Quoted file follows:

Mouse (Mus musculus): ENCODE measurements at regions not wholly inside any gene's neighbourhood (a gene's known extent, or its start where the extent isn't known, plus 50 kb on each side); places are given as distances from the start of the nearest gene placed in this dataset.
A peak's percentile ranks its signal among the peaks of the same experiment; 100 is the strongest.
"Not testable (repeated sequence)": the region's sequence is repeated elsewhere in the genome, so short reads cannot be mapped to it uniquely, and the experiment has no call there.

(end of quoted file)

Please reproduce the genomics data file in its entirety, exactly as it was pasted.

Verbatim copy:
Mouse (Mus musculus): ENCODE measurements at regions not wholly inside any gene's neighbourhood (a gene's known extent, or its start where the extent isn't known, plus 50 kb on each side); places are given as distances from the start of the nearest gene placed in this dataset.
A peak's percentile ranks its signal among the peaks of the same experiment; 100 is the strongest.
"Not testable (repeated sequence)": the region's sequence is repeated elsewhere in the genome, so short reads cannot be mapped to it uniquely, and the experiment has no call there.